Global Warming Information, Preparation and Decision

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Policy Talking Points on Climate Change / Global Warming

There is no more important problem 

Global warming is the distressing reality we are late to discover but it's not too late to avoid the worst damage

Global warming is not a belief, not an agenda, nor a fringe opinion. It is a physical reality that trumps ideology.

Today is the best time to act. 

Ignoring climate change is not a realistic option. 

Global heating will continue to increase.

We can't fix global warming,... But we can prepare for it. 

There is no more important problem to address. It already affects our lives and our children will face even greater problems. There has been no guarantee we will prevail

Global warming is the distressing reality we are late to discover. It leads to worldwide and regional climate destabilization. Global warming is not a belief, not an agenda, nor a fringe opinion. It is a physical reality that trumps ideology. It is a harsh lesson that now we must learn, or its consequences will become increasingly severe..

Today is the best time to act. Now is our best opportunity for addressing the problem. Eventually, global warming will powerfully impact everyone on Earth.

Ignoring climate change is not a realistic option. Standing apart from reality will not improve it.

The Sun delivers needed warmth to Earth, but excessive heat accumulates because carbon emissions trap heat in the atmosphere. As long as Earth retains more heat than escapes back into space, global heating will continue to increase. Radiant heat tries to leave Earth, but gets trapped in the atmosphere. As heat trapping increases, warming will accelerate as well. Some natural forces on Earth also increase heating - like methane release or more water vapor. However the carbon pollution we release today will be driving up heat for decades and centuries. Unless we invent and deploy something, our overheated world will stay hot for thousands of years.

We can't fix global warming, nor the resulting climate change as fast as we want to, nor as soon as we need to. But we can prepare for it now. Everyone can do things to slow heating, and we must continue to study the science. We also can adapt to whatever lies ahead. However, the world needs to unify around addressing this issue.

Governments can help citizens deal with climate change by drafting laws that lessen its impact, promoting businesses that help adaptation and restraining further damage. All governments and each community can take action now to help face climate change today and reduce the impacts expected tomorrow. Every single person, every family, neighborhood and group is an important agent of change.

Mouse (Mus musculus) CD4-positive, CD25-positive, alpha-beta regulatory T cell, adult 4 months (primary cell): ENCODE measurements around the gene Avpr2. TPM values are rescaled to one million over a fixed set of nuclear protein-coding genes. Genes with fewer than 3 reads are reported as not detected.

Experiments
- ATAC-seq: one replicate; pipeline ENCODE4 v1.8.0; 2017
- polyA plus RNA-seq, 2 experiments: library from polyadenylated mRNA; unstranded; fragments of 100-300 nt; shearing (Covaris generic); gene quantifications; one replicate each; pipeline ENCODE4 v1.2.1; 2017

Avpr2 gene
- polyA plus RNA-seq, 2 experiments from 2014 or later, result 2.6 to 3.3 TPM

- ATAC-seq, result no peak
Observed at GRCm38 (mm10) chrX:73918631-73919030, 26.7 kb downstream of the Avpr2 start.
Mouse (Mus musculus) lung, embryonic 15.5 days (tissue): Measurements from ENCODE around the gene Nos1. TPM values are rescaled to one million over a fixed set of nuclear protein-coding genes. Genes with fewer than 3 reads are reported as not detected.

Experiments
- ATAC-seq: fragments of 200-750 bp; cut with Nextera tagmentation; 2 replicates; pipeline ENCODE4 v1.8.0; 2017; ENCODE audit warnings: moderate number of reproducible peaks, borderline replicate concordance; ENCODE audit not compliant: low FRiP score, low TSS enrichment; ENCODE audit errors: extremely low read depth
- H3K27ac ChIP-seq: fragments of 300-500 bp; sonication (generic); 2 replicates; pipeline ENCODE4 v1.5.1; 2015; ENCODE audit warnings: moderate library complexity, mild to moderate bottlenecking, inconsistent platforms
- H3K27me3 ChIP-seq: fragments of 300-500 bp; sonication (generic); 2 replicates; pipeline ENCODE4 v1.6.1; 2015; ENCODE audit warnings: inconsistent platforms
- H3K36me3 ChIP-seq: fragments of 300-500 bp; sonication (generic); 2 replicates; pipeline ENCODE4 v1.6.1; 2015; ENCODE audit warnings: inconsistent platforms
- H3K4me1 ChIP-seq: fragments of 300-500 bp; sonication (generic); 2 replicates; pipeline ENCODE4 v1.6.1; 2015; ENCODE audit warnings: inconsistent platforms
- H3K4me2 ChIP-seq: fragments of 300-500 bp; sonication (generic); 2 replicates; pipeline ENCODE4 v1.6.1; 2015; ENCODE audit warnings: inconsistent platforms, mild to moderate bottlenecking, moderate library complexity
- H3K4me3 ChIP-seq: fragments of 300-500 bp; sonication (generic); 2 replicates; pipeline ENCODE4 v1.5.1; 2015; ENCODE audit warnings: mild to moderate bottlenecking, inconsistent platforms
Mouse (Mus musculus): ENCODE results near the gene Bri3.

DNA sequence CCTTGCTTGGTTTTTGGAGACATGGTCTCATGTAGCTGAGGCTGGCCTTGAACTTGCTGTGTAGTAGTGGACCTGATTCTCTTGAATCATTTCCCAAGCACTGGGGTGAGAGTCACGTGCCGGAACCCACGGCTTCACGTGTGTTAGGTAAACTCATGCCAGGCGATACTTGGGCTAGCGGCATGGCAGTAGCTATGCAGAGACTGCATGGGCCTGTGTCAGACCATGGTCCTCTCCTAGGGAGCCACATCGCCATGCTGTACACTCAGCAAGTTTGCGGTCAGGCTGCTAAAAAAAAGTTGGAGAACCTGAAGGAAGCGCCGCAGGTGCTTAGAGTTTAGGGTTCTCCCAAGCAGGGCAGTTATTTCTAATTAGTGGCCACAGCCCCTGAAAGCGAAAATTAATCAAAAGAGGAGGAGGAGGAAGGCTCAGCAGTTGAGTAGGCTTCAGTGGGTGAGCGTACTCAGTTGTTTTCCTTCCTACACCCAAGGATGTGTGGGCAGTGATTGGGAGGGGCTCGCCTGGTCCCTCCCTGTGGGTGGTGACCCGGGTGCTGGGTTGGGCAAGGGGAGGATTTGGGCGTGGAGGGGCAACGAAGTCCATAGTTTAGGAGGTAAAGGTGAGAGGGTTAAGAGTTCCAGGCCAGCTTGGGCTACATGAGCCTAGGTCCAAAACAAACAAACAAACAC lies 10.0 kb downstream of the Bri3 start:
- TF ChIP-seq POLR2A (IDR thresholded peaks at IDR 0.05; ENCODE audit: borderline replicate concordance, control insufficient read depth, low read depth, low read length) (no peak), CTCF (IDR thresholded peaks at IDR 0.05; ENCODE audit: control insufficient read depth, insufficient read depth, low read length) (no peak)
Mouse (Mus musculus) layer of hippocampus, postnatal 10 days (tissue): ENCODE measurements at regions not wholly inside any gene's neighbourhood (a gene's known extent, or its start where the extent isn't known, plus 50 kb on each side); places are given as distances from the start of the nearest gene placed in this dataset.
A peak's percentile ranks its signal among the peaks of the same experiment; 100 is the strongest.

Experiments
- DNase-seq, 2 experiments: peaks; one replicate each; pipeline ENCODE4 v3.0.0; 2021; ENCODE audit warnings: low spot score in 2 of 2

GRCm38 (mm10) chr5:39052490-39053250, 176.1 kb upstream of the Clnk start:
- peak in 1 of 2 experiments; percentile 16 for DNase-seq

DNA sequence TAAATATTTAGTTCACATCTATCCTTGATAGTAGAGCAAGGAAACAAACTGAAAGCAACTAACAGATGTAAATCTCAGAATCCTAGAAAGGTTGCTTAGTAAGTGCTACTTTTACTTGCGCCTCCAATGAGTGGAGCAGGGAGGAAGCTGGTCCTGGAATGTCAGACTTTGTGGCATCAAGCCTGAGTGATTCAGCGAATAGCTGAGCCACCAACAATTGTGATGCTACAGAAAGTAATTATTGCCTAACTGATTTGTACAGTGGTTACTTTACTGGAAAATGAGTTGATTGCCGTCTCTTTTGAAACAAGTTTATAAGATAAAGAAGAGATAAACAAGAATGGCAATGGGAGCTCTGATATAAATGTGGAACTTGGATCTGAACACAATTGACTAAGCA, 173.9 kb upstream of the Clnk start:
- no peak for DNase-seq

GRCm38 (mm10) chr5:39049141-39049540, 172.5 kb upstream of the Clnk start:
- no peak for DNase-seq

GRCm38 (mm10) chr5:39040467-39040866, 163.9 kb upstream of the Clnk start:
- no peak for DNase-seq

For example, local community gardens can reduce the amount of produce that needs to burn carbon to reach any given neighborhood . State and local incentives for green housing and business construction can encourage less waste now, and less energy use in the years to come. Thousands of actions like these are small, but their effects are cumulative. But mostly people should demand active leadership and support from their governments.

Federal and state actions can be more ambitious. Subsidizing solar power, taxing carbon, removing carbon fuel subsidies and sequestering coal are a few serious decisions that a representative democracy can consider today. Climate change is such an astounding risk that any responsible electorate should put all ideas on the table. These are difficult times that will become desperate times, and governments at all levels should be open to all solutions. Governments must quickly nurture the thousands of large and small actions that must build a zero-carbon civilization.

Every region should expect more weather events that are not typical. This will include increasingly severe and more extensive heat waves (and even out-of-the-ordinary cold spells), extreme rainfall and droughts (sometimes one right after the other in the same area), and long spans of uncharacteristic weather. Many of these changes will become the new norm. Increases in secondary effects like wildfires, floods, and biological changes such as virulent diseases, pest infestations, and other agricultural stresses should be anticipated.